Family disputes are problems to be professionally mediated rather than wars that will be won or lost.

It's precisely because of this that the big changes to the Family Court system ought to be welcomed - but in welcoming the new changes, it helps to understand them, too, as well as the challenges that yet remain.

Up until now, the perception has been - rightly or wrongly - that the Family Court has indeed been more about winners and losers than trained professionals helping people settle on mutually acceptable outcomes. Frustration, anger and unmet needs have more often than not been the perceived order of the day, and everybody can probably agree that these things can be particularly hellish for kids who might be involved.

The overhaul of the system - the centrepiece of which will be the introduction of Family Dispute Resolution providers, or specialised family mediators - promises to give mediation far more of a central role in settling many of the 26,000 cases which otherwise would wind their way through the court.

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In the new system, mediation will become compulsory for most families who are in dispute over the children.

Among the immediate benefits sought will be freeing up the court to concentrate on cases involving genuinely insoluble issues, allegations of domestic violence and urgent cases.

Most importantly, parents are left in control of their situations, with the help of a mediator to help them reach agreements. Why? Because mediation helps reduce complicated matters down to manageable components, which in turn helps people to reach their own conclusions about what's good for their families.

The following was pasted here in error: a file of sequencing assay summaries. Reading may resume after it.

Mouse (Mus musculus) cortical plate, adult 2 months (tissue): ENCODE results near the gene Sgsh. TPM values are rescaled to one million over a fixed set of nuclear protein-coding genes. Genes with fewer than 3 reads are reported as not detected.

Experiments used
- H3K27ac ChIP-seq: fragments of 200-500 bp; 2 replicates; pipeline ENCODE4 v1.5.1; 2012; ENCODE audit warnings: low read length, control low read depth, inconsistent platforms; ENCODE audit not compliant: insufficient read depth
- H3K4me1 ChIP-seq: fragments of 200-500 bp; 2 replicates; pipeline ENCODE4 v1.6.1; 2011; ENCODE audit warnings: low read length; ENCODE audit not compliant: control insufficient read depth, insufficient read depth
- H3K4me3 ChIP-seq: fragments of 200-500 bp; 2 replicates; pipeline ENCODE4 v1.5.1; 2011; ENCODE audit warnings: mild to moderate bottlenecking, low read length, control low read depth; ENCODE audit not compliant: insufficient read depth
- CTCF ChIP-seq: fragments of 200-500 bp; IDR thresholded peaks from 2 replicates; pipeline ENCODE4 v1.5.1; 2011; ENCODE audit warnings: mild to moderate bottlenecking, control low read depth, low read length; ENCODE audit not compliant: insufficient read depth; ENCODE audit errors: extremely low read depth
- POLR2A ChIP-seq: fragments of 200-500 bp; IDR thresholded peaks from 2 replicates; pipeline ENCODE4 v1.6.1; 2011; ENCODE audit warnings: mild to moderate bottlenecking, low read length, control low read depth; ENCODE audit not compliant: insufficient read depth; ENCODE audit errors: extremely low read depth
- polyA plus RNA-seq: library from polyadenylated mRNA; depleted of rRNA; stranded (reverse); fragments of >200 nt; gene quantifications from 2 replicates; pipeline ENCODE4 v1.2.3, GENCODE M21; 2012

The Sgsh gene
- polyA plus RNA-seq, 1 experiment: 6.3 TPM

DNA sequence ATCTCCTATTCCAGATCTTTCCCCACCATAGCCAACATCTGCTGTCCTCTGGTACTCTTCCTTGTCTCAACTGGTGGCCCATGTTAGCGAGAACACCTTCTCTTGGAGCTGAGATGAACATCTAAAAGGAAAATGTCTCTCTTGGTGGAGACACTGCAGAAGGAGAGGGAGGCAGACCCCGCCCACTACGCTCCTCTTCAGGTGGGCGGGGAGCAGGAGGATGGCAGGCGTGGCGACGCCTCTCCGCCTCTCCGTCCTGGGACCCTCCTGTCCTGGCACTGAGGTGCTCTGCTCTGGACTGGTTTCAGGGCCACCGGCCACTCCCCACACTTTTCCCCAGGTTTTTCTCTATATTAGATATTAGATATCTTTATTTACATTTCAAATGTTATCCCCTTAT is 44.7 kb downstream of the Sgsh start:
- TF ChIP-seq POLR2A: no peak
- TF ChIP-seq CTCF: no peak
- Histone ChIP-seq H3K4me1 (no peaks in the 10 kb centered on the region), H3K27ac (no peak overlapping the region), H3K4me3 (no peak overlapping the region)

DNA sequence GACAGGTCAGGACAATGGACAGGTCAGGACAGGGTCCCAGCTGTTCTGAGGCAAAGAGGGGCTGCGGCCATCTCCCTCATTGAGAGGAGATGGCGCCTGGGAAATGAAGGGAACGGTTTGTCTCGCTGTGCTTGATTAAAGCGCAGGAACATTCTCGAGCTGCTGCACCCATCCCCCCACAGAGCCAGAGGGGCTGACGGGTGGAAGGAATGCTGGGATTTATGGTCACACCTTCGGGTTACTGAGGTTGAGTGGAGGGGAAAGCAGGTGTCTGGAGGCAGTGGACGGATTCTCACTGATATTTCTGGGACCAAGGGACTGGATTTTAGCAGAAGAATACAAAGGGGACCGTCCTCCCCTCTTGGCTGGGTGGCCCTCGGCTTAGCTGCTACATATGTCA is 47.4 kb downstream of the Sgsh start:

In this process it's the families themselves who become the real "experts". What's more, mediators know how to come up with ideas that are creative rather than adversarial. It's part of their professional brief. They are there to help people arrive at a mutually acceptable agreement that, in contrast to an adversarial proceeding, emphasises co-operative problem solving that homes in on what's best for children.

And mediators can work fast, so we can expect speedier resolution of cases.

So who are these mediators that we are going to be seeing a lot more of instead of our judges?

The Family Dispute Resolution Act 2013 defines them as family dispute resolution providers, charged with assisting parties to a family dispute to resolve the dispute without having to pursue court proceedings, as well as ensuring that the parties' first and paramount consideration in reaching resolution "is the welfare and best interests of the children". They are a small group of specialists who will be doing this work throughout the country.

If the remedy is to improve on the problem, of course, it's vitally important that these mediators are trained, credentialled and experienced professionals, a point made eight years ago in a Law Commission report, Dispute Resolution in the Family Court, when it said that enthusiastic amateurism "is no substitute for the training and experience demanded by the social and emotional complexities of Family Court cases".

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The service will in many cases be used before anybody goes to court rather than after the fact. Lawyers will not usually be present during the mediation. It's also not going to be the option in cases involving allegations of violence and other forms of domestic abuse or for urgent applications.

Are there fishhooks? Of course. They include: the teething issues of any new service heralding a fundamental shift, the lack of adequate resourcing to properly remunerate mediators and the limited amount of funded legal advice and counselling. Can the new service deliver something exceptionally good for families? I think so.

Everyone wins when family disputes are being amicably resolved rather than fought down in the trenches.

Deborah Hart is the executive director of the Arbitrators' and Mediators' Institute of New Zealand.